One of the challenges growing businesses face is standardizing a sales process. You might be trying to improve on your sales team’s performance, only to realize you don’t have clear definitions of leads, prospects, and deals.
Whether you’re hiring your first salesperson, or trying to implement a CRM, a defined sales process is essential for understanding your pipeline and required for you to begin to help offering sales management advice (whether you’re a sales manager or not).
If you want to develop a successful sales process, start as soon as you begin to define people as more than just customers and prospects. Once you understand the need for different deal stages and lead stages, you’ve begun the sales process. What are some of the common considerations for beginning your first sales process, and how do you actually plan the thing out?
A sales process is going to vary by organization type, industry, size, and maturity, so there’s not one “correct” way of setting up your sales process. But there are a few questions that every sales process should answer. Let’s look at three big ones.
This may seem obvious, but when you’re trying to scale your sales team, it can be important to define what really makes for a qualified prospect. Equally important is listing out some common disqualifiers. Being able to easily share this information with your sales team is really useful, and as your understanding of the customer evolves, you can continue to add more information to these definitions.
With the qualifications understood, many organizations want to include this as a stage in the sales process. It will vary depending on the number of leads a salesperson is responsible for and whether they only deal with qualified leads or not. Typically there’s some level of qualification done before leads are handed off to sales, but this will vary between organizations.
Don’t make your qualifications simple, they need to be something that tells you something substantive. If you sell roofs, your qualified leads are not just everyone with a house. That’s your target market. You’re selling to people who are trying to fix their house up to sell, people who have been in their house for 5-10 years, or people who’ve suffered hail damage recently. Understanding the difference is critical.
Many CRMs come pre-configured to accommodate very complex sales processes, I assume to prove they can handle it. Many organizations aren’t in need of complex sales processes. Above all, they need a sales process that makes sense to everyone who uses it, and then allows the manager to identify points where the system breaks down.
Instead of focusing on specificity, adoption should be your main focus. Here’s some examples of starting points for sales processes:
Interested: holding bay for people who have expressed some interest. Deal amounts should be set to zero, since they’re unknown at this point.
Qualified: A conversation has taken place and the prospect has been determined to be a good fit for your product/service (this might be a short meeting that ends with the expectation of a more in-depth call to follow)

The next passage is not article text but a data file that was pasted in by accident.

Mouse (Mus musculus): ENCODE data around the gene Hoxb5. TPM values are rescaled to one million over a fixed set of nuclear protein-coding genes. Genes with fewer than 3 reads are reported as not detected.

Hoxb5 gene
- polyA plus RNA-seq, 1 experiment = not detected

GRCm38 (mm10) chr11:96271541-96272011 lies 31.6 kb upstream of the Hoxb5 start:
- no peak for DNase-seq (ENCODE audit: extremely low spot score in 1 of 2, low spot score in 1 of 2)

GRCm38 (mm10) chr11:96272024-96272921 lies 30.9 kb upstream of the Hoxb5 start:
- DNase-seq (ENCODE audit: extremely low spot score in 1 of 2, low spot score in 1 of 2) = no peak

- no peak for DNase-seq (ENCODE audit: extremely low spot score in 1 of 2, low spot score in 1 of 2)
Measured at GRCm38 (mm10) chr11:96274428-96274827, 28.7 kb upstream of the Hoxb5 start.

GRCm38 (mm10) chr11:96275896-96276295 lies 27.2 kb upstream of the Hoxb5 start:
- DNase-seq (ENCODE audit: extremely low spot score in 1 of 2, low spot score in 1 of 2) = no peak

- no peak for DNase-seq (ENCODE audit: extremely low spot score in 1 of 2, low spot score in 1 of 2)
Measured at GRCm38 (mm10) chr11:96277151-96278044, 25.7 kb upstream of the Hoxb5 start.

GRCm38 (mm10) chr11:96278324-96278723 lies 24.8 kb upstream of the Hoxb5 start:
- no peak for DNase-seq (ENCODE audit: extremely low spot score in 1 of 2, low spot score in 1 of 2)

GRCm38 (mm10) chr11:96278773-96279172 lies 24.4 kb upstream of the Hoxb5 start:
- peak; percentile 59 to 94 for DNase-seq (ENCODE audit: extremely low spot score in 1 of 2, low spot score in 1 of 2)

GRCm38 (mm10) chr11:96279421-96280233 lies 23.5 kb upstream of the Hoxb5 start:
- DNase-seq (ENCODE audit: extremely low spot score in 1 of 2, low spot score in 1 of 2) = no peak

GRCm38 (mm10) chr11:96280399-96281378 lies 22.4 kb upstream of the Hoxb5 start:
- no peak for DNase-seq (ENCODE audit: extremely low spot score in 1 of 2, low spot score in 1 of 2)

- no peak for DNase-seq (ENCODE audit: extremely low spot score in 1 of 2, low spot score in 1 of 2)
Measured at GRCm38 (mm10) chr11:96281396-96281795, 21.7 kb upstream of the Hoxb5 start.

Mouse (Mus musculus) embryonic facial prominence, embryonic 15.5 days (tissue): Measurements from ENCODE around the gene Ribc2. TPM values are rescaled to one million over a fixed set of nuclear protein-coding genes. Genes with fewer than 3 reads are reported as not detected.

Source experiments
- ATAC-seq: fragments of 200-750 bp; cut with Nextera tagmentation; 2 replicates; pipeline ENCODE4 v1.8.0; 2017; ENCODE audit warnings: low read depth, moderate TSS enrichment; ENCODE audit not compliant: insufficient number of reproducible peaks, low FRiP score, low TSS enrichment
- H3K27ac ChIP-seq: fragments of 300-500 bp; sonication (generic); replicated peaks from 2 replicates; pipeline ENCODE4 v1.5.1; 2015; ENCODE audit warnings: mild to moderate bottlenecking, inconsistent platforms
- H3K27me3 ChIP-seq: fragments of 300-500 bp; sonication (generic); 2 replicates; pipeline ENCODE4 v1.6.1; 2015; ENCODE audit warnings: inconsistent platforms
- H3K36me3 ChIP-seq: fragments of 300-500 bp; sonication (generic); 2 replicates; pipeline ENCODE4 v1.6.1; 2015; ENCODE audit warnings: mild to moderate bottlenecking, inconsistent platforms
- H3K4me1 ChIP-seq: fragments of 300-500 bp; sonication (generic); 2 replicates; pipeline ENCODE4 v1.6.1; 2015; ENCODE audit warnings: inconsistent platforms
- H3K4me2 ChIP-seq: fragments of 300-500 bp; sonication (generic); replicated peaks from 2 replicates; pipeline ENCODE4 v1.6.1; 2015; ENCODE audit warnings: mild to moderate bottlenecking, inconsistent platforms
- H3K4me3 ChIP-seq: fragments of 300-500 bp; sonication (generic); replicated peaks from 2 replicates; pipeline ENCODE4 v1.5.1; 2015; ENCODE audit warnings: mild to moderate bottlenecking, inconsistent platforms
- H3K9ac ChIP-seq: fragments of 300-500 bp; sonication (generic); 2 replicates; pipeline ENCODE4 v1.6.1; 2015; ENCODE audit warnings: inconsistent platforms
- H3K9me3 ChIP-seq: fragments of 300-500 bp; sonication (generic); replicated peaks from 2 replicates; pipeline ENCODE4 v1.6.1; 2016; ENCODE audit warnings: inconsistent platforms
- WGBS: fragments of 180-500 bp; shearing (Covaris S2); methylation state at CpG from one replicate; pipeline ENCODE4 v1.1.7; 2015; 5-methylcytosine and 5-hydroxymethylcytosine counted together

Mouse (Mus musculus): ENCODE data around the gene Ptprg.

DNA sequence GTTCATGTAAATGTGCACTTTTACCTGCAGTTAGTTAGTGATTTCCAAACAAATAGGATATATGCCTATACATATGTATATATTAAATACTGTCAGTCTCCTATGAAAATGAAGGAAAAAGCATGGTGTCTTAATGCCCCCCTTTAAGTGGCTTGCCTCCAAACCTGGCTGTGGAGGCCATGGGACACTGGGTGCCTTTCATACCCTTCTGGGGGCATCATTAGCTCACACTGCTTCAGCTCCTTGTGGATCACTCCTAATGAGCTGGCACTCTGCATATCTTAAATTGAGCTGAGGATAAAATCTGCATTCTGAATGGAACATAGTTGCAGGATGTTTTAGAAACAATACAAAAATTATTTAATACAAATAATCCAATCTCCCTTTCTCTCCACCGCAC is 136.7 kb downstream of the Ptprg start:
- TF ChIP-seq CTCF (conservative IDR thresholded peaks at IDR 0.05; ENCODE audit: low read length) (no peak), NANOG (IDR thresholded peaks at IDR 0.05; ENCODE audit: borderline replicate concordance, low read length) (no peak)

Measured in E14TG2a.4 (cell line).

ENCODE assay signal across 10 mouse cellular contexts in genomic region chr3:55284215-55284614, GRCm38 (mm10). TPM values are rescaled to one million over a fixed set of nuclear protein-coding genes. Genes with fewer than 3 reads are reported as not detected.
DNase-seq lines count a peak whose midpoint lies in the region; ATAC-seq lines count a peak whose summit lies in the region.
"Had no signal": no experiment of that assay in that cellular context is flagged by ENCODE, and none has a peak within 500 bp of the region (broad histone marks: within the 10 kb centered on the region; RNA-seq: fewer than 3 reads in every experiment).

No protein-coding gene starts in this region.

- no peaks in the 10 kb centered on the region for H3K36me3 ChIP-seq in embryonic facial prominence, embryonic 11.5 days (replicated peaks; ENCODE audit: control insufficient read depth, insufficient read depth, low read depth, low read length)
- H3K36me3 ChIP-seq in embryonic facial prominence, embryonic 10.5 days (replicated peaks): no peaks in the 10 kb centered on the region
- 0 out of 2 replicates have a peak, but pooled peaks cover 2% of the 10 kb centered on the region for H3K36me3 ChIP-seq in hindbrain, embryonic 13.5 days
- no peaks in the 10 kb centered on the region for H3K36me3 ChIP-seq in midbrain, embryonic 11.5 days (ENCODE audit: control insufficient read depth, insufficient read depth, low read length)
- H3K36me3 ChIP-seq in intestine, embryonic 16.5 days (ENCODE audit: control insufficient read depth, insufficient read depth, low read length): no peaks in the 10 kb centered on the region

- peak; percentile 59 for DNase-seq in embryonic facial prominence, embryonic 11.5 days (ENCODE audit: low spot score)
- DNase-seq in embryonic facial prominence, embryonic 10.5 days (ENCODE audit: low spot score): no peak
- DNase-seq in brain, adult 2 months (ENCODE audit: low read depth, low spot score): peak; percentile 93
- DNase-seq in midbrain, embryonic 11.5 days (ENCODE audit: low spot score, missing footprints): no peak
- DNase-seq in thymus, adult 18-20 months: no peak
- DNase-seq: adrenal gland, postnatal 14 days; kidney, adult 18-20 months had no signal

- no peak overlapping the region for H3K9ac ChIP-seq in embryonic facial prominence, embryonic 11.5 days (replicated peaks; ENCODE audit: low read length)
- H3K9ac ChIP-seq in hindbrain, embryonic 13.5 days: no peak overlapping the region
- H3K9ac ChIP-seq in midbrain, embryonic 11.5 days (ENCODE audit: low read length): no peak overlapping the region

Discovery Meeting: A more in-depth conversation around the contact’s goals and needs
Sales Assessment/Trial: This should be an exercise designed to demonstrate value to the prospect and provide you with the needed information to make a compelling proposal
Present & Close: Show your final proposed solution to the prospect
Closed-Won: the deal is done
Closed-Lost: no deal
What are the advantages of this sales process? It’s clear, simple, and has concrete steps between each stage. While the process can be somewhat rigid, there’s no rule saying a prospect has to make a stop at each stage in the process.
One benefit of creating a sales process is your ability to see what’s working and what isn’t. By collecting enough information, you can begin to see where your sales team is being successful, and where the process can be improved.
The most obvious way to gather feedback is to evaluate your closing percentages company-wide and also among your individual team members. Looking for trends here can be very valuable. Ask your top performers what they do that sets them apart, and look for how you can incorporate that into the process for everyone else.
Looking through closed-lost deals should also be part of the regular process. It can be really useful to predefine closed-lost reasons, then have your team provide short write-ups for what happened. Are you losing out to competition or inaction? This information can inform what your team needs to close more deals, and how you can improve the process for them.
A sales process has to be revisited regularly, and will gradually get more complex as you understand more about your customers and how they buy. But it’s important you lay the groundwork early on for a process that can scale and also mature. Answering these questions will give you a good place to start.